Luckily, Bach had also found a new challenge since 1729, when he took over the direction of the Collegium Musicum (Music Society), an orchestra of students and some professional musicians founded by Telemann in 1702. With a short interruption berween 1737 and 1739, Bach assumed the leadership of this society till the early 1740s. The concerts were held once a week (on Friday evenings) in Zimmermann's Coffee House (twice a week during the Easter and St Michael's Fairs) at Katharinenstrasse 14 (picture on the left). With good weather, during the summer, the concerts were also held at Zimmermann's garden near the Grimma Gate (close to the University, near the wall at the opposite side of the city from the Thomas church). In 1734/35 Bach wrote his famous Coffee Cantata, BWV 211, as a kind of commercial for Zimmermann.
Bach's rival Görner also had a Collegium Musicum and later on the two music societies were merged into a new one that became the basis of the later Gewandhaus orchestra tradition. This can be seen as the beginning of bourgeois concert life.
The Collegium Musicum had regular guest performances and, presumably, Bach performed his own harpsichord concertos with his sons Wilhelm Friedemann and Carl Philipp Emanuel. It is believed nowadays that Bach's output of chamber music must have been enormous during these years and that most of these works got lost by the unfortunate way in which Bach's legacy was handled after his death. Another recent view is that many of Bach's concertos (including the famous violin concertos in A Minor (BWV 1041) and D Minor (BWV 1043) and also the Ouverture in B Minor, BWV 1067) stem from this period (and not from the Köthen years, as was believed in the past).
Till 1735 Bach still composed a small number of church cantatas and oratorios, including the St Mark Passion (1731), the Christmas Oratorio (1734/35), the Easter Oratorio (1734) and the Ascension Oratorio (1735), but after 1735 his religious canatata production came to an almost complete halt (most of the works just mentioned were parodies of secular cantatas). The production of secular cantatas, however, went on till at least 1742 (the year of the Peasant Cantata, BWV 212, Bach's last datable cantata). Most of these secular cantatas were congratulatory or homage cantatas for important persons or works for special festive occasions, created by Bach on demand and usually on a commercial basis. Bach really had become a kind of early-bourgeois capitalist entrepreneur, who also was a dealer of books and music and he even occupied himself with the rental of musical instruments. In the 1740s, he also sold Silbermann fortepianos.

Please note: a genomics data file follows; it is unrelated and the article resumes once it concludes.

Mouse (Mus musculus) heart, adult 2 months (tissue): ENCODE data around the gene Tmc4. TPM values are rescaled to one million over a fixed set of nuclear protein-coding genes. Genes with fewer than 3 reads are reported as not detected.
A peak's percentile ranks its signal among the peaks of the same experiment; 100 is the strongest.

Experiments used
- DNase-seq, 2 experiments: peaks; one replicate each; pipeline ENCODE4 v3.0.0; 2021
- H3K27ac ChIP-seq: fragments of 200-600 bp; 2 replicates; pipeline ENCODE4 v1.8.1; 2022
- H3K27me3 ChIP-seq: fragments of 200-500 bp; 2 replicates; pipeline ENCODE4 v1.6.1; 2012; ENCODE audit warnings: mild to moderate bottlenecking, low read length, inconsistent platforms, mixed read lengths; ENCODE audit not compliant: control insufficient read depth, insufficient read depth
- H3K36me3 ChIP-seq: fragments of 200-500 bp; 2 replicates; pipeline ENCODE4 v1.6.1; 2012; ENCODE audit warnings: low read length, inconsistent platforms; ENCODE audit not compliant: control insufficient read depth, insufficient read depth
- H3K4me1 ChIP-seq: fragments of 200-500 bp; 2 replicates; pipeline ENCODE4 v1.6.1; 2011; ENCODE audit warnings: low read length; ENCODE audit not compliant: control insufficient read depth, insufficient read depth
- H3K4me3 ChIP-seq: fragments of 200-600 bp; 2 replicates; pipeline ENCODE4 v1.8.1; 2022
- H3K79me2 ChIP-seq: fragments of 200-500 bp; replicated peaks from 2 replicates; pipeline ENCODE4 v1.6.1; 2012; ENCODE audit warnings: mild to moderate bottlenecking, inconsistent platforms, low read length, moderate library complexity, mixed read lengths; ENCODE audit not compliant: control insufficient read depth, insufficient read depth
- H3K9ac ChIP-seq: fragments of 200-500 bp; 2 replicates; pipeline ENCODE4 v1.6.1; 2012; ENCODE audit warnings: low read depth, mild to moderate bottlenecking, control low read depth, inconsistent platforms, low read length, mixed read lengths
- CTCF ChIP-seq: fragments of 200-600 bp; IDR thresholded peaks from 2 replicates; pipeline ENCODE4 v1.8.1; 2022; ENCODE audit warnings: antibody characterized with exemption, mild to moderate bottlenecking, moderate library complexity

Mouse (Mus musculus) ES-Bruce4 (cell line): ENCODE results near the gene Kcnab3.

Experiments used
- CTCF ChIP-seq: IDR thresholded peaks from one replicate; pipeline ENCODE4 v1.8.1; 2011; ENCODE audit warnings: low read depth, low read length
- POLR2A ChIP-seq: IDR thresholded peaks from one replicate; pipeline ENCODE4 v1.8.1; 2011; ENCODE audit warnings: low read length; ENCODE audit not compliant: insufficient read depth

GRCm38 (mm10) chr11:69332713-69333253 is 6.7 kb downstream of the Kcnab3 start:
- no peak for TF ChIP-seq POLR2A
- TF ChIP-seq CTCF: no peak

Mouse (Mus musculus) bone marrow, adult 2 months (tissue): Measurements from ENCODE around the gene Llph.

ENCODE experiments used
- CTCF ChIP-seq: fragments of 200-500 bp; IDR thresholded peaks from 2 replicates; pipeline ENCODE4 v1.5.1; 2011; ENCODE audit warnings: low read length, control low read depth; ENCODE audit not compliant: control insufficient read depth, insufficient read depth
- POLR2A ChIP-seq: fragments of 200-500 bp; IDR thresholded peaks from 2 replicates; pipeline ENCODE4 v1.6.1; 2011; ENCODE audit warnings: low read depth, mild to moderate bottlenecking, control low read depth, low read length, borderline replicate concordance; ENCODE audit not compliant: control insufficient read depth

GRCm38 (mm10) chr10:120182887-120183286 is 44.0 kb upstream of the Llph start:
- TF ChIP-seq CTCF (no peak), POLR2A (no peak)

In spite of Bach's complaints around 1730, the situation at the Thomas school improved during the early 1730s, thanks to the the new rector Johann Matthias Gesner (1691-1761), who had known Bach since Weimar and who was among his admirers. The school got two extra stories and was renovated into the form familiar from many pictures. During the construction work (May 1731-June 1732), the Bachs lived in the house of Dr. Christoph Donndorf, owner of a brewery and friend of Bach's, in the Hainstrasse (house does not exist anymore). The renovated building is shown on the right. The cantor lived in the left (southern) part of the school, the rector in the right (northern) part, and the school boys in the middle. The buidling was on the western city wall. In Bach's time it was next to a gate, with a little bridge, leading to the fields west of the city. The building was demolished in 1902.
In 1734, Gesner became professor at the new University of Göttingen and was succeeded by the young and ambitious adjunct rector Johann August Ernesti (1707-1781) (picture on the left, below). For some years, Bach had had good relations with him, because Ernesti was godfather to two of Bach's children (August Abraham in 1733 and Johann Christian in 1735). But in the second half of the 1730s, things went completely out of hand between the two men. Ernesti, perhaps inspired by certain Enlightenment ideals, wished to diminish the role of music in the Thomas school and came into conflict with Bach (rector and cantor lived in the same noisy building, which was full of music all the time; maybe, we shouldn't blame Ernesti too much on his growing dislike of music). The conflict culminated in a, often public, fight about the right to appoint prefects (leaders of the choirs). Traditionally, this had been the privilege of the cantor, and when Ernesti tried to take over the cantor's role in this respect, Bach was furious (the enlightened Ernesti, one of the smartest faces in our portrait gallery in my opinion, wanted to dismiss a prefect that had beaten a student; this was against Bach's will). The very unpleasant struggle lasted from 1736 till 1738, when everybody became silent all of a sudden, presumably by order of the Saxonian court in Dresden (Leipzig's somewhat dormant but nevertheless highest authority).